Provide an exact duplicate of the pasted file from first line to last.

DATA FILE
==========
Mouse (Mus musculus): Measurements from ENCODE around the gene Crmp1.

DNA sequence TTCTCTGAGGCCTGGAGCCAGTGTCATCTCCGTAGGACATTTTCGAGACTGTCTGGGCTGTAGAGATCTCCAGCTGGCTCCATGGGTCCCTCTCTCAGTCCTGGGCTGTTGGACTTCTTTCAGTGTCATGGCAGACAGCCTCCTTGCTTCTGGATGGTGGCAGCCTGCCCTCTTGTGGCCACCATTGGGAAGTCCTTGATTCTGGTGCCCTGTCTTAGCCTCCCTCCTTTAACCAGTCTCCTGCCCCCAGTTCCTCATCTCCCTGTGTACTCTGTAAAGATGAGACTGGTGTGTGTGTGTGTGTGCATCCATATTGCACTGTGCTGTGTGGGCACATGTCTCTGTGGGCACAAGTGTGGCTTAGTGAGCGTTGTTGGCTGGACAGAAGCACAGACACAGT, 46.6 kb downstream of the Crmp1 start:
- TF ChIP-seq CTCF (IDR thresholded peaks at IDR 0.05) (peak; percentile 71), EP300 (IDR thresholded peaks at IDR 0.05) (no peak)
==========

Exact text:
Mouse (Mus musculus): Measurements from ENCODE around the gene Crmp1.

DNA sequence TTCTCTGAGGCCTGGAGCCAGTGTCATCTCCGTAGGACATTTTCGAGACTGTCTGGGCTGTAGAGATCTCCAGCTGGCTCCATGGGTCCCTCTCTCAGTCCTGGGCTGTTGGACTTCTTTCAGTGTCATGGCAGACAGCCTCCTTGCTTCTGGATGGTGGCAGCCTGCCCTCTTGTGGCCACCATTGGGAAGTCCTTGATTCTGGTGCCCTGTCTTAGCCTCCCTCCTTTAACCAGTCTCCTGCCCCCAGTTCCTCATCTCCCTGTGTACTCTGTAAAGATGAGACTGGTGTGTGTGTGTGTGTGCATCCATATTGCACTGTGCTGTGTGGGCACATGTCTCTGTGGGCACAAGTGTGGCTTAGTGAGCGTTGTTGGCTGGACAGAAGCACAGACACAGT, 46.6 kb downstream of the Crmp1 start:
- TF ChIP-seq CTCF (IDR thresholded peaks at IDR 0.05) (peak; percentile 71), EP300 (IDR thresholded peaks at IDR 0.05) (no peak)